Directors and shareholders of IBM must have tucked in to their Christmas dinners with a certain amount of satisfaction that the company was still very successful and that there was plenty of revenue coming in from the various parts of the company.
I don’t want to start the New Year being thought of as the blogging equivalent of Cassandra, but things may not be all good at Chateau IBM.
Cassandra, you’ll remember from Greek mythology, was the daughter of Priam, king of Troy. She was given the gift of prescience by Apollo, who later, because she didn’t return his love, cursed Cassandra so no one would ever believe her predictions.
There’s really three areas I want to mention in this blog: hardware, IMS, and little systems.
In terms of hardware, I’m really thinking about selling new computers. Like new cars, every time IBM brings out a new mainframe, someone is going to want it! It will seem like an appropriate time to upgrade – and IBM’s sales figures will look good. But, in fact, it seems that IBM is only selling to the faithful. How often do you hear of a company getting rid of a room full of servers and installing a mainframe? Probably not that often. Exploiting zLinux on a mainframe may make it look like the mainframe is an exciting place to be, but revenues must be small compared to that achieved from z/OS. What I’m really saying is that IBM needs to find a way to reduce drop-out, ie small VM/VSE sites getting rid of their mainframes, and, more importantly, start selling to new customers.
Secondly, I have been doing a lot of work recently with IMS. That’s Information Management System, not IP Multimedia Subsystem. IMS, as you probably know is a database/transaction management system. It’s like DB2 and CICS combined (sort of). It’s used at lots of large mainframe sites and is the core of those companies’ business.es Version 10 was announced a little while ago by IBM. So, IBM has this brilliant piece of software that so many major companies rely on, yet, when was the last time it sold a version of IMS to a new customer? I don’t actually know the answer to that question, but I’m let to believe that almost all IMS users have been users for a long time – ie there are no new customers. Come on IBM! If you have such a brilliant product, why aren’t you selling it?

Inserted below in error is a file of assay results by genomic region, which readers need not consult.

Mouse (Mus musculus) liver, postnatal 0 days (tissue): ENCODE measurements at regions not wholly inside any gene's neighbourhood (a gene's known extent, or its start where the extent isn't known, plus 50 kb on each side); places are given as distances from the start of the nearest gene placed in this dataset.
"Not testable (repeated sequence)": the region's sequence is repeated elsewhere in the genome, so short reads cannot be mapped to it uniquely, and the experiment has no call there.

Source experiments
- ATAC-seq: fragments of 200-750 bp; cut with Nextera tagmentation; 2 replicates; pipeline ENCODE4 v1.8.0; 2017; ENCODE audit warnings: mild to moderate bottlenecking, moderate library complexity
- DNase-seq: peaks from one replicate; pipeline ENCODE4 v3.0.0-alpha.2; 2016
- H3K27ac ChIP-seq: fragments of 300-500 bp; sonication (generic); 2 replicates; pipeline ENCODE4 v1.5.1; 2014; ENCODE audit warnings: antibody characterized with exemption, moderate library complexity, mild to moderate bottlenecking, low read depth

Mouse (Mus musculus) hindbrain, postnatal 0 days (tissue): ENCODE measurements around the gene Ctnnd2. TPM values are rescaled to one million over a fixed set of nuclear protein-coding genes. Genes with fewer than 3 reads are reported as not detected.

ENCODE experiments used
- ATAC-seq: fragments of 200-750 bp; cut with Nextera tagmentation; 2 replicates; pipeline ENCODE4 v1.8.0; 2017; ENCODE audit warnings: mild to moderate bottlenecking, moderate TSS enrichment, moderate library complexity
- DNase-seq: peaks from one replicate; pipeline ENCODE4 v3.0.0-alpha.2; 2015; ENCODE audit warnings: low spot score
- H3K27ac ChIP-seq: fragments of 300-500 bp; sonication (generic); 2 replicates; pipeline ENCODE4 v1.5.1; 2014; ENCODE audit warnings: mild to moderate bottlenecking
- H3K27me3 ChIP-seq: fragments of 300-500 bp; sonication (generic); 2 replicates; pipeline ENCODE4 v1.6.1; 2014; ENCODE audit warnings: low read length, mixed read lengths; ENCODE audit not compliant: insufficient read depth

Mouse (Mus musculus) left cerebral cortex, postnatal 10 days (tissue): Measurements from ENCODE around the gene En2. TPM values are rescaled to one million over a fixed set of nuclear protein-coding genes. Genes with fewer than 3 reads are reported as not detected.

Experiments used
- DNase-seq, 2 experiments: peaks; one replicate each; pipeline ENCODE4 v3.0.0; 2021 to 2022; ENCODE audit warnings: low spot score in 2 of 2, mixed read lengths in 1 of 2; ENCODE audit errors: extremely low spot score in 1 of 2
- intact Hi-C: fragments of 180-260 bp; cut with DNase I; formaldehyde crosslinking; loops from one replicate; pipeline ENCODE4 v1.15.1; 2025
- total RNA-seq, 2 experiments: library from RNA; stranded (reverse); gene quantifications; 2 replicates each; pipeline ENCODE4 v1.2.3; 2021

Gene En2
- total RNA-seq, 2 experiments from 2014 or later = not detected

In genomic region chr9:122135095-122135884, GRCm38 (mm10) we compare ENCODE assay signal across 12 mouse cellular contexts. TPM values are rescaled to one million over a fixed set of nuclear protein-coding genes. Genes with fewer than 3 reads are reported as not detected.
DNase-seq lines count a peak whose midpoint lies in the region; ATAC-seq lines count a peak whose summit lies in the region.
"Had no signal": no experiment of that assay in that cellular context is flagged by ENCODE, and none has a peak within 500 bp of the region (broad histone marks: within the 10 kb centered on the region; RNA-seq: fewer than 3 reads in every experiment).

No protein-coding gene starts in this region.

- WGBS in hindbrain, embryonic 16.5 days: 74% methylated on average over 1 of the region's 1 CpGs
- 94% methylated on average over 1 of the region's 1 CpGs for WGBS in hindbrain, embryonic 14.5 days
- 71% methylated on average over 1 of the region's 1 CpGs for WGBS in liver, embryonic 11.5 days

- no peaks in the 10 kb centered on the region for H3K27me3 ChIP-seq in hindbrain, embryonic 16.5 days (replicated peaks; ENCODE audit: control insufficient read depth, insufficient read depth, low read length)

How do you get people interested in mainframes? The answer is to have lots of them around and let people play with them. Now before you start sneering and saying that will never be possible, let me suggest a way. How about FLEX-ES from Fundamental Software? It provides a way for developers to test mainframe software on a laptop. Or there was UMX technologies. And, of course, Hercules – the Open Source mainframe emulator. Platform Solutions has a product called the Open Mainframe. There’s even Sim390. If IBM was to embrace these technologies and not try to smash them like the Hulk, people would be more familiar with mainframe systems because they would be more commonplace.
I have a final revolutionary thought. How about VM on Intel chips? Everyone says that Microsoft’s attempts at virtualization are a bit weak at the moment. VMware seems to have the lead in the market place. Why not adapt VM itself to run on Intel servers. This would be a good way of training new people in mainframe concepts and it becomes only a short step for them to become mainframers. Why not allow Hercules or FLEX-ES technology to plug in to a server running VM. That way z/OS would become a mid-range system and sales would grow hugely. Eventually those mid-range people would definitely consider buying a shiny new mainframe because it would not be a risky step for them to take.
This is the way to a successful future for IBM, and they might even sell IMS to a new site – but will they believe me?
Happy New Year to everyone.